Women in Film & Video is a valued resource for Connections, Opportunities and Advocates.  This section of the WIFV website provides you additional information on regional resources and legal issues of interest to the media community.


Journey to Success

Welcome! Our site offers our members a roadmap to overcome the challenges they face within the film industry so they achieve their goals and success. It provides recent studies, articles, and a toolkit. Join us for our series of articles about the filmmaker’s journey. During the next three months we will provide some solutions to the issues encountered during the creation of the film from start to finish.

A Guide to Making Hollywood Less White, By the Filmmakers Who Have Done It

A.C.L.U., Citing Bias Against Women, Wants Inquiry Into Hollywood’s Hiring Practices

Agnes Varda to Be Honored at Cannes

Can She Pull It Off? (Or, How to Hire Women Directors)

Channing Dungey Named President of ABC Entertainment Group

Hollywood’s Inclusion Problem Extends Beyond the Oscars, Study Says

How Hollywood Keeps Out Women

Jennifer Lawrence Blames Herself for Getting Paid Less Than Her Male Co-Stars

J.J. Abrams Created a Hiring System that Considers Women and Minorities in Proportion to the US Population

Meryl Streep Funds Lab for Women Screenwriters Over 40

Oscars: Examining Gender Bias in the Documentary Categories

Queen Latifah Teams up with Jessica Chastain and Others to Launch Company to Produce Films By and About Women

Talking with the Woman Who Started #OscarsSoWhite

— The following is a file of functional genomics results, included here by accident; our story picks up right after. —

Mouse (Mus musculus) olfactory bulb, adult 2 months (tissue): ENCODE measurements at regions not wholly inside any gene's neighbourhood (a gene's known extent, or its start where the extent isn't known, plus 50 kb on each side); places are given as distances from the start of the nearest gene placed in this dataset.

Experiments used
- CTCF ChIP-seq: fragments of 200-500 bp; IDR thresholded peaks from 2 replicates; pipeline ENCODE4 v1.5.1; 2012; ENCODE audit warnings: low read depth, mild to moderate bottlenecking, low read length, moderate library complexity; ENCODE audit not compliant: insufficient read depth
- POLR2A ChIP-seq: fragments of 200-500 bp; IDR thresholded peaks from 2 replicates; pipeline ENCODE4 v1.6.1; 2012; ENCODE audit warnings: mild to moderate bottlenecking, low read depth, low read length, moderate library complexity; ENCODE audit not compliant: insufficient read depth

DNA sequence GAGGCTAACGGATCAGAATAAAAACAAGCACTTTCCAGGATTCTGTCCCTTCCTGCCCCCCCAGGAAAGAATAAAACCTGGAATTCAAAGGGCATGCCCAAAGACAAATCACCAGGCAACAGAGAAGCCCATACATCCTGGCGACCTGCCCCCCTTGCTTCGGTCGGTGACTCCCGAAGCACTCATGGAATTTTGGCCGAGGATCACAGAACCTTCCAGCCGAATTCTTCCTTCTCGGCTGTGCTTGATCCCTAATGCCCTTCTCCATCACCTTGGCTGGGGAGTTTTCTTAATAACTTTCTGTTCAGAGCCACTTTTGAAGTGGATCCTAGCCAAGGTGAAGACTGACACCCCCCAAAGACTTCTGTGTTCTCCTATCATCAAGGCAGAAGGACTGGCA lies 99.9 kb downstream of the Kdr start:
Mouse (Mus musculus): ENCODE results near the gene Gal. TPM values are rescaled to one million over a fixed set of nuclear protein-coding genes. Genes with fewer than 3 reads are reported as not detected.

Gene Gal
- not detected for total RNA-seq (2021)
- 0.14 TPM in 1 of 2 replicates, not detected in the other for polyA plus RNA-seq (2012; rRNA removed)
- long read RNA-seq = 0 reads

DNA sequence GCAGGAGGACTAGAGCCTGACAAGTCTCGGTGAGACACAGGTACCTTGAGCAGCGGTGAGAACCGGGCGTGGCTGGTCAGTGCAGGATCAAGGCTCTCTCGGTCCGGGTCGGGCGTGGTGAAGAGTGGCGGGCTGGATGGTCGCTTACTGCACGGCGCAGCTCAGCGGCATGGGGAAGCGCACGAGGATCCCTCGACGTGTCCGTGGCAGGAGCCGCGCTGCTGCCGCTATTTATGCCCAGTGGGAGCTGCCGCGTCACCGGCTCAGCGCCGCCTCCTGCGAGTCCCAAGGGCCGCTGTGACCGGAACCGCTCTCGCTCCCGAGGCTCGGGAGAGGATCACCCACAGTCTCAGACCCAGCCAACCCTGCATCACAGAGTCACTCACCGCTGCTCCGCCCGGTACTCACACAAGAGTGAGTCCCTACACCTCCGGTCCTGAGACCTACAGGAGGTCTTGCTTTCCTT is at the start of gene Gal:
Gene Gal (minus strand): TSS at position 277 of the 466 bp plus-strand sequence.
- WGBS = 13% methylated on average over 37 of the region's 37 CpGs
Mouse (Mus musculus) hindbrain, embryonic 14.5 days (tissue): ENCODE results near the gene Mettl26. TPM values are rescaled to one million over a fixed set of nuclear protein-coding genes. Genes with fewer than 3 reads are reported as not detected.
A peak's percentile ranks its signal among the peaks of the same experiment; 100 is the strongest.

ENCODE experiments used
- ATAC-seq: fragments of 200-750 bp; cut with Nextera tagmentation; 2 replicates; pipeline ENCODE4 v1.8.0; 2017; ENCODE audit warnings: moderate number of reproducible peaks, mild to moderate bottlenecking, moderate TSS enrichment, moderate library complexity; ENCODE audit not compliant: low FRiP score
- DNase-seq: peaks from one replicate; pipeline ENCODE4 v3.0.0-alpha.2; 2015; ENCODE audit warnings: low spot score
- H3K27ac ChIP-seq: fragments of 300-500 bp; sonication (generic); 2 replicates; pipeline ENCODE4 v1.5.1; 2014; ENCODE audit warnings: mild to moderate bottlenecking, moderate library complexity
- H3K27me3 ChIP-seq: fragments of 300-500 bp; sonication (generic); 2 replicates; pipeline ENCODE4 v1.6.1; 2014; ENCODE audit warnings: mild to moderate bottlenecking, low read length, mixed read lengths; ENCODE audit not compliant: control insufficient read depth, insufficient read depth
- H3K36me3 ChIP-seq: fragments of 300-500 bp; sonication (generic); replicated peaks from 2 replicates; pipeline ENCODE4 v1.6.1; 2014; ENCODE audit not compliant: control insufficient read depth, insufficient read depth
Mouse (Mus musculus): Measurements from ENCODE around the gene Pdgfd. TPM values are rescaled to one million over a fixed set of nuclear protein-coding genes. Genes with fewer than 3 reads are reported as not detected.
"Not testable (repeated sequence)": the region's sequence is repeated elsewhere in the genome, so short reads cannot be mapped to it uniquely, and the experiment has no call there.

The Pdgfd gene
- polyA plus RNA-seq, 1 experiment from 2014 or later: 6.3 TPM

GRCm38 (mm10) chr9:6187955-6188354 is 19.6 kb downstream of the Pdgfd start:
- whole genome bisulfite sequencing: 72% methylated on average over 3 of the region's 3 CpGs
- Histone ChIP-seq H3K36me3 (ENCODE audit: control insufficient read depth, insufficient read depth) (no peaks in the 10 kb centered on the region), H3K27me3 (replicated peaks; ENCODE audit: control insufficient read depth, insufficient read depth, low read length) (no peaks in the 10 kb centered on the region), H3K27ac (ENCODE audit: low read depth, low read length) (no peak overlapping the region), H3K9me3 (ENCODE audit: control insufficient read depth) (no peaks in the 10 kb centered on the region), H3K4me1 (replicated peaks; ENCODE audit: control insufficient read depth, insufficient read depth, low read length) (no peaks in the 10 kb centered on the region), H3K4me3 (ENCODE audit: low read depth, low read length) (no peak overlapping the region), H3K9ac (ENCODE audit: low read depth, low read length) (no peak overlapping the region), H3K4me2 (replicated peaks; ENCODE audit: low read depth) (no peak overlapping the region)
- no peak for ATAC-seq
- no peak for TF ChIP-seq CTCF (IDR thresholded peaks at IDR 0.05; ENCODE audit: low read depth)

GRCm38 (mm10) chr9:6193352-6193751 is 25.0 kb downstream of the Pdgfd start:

The Hollywood Reporter’s 2015 Women in Entertainment Power 100

Vimeo is launching Share the Screen, an initiative to help female filmmakers by funding their projects, teaching them the business, and promoting their movies.

What it’s Really Like to Work in Hollywood

Women are shut out of directing roles and it’s hurting movies

YouTube Boosts Female Content Creators with Two New Initiatives



Cindy Williams: “We Were Paid Half of What the Boys Made

Glamour’s: Role Reversal Series

Women In Hollywood and Gender Equality


Barriers and Bias: The Status of Women Leadership

Exploring the Careers of Female Directors: Phase III

Gender & Short Films: Emerging Female Filmmakers and the Barriers Surrounding their Careers

Inclusion or Invisibility? Comprehensive Annenberg Report on Diversity in Entertainment

best practices for emailing job postings

Women in Film & Video is always happy to post job listings that may be beneficial to our members. The following templates should be used when sending this information to our office or directly to the listserv. Special thanks to WIFV member Ryan Pratzel and Mikael Manoukian for helping to develop this. Click here to download the templates.

Best Practices for Internships

The WIFV Board of Directors has approved guidelines for unpaid internships to assist WIFV members who are considering offering or accepting such situations. WIFV took this action in response to repeated and ongoing discussion of this topic on the listserv and recent high-profile class-action lawsuits. WIFV’s interest is for those of our membership seeking internships to have internships to find, and for those of our members who provide internships to offer them with confidence that their internships meet the Department of Labor’s and other governing bodies’ requirements.  Best Practices for Internships are available here.

Fair Use for Filmmakers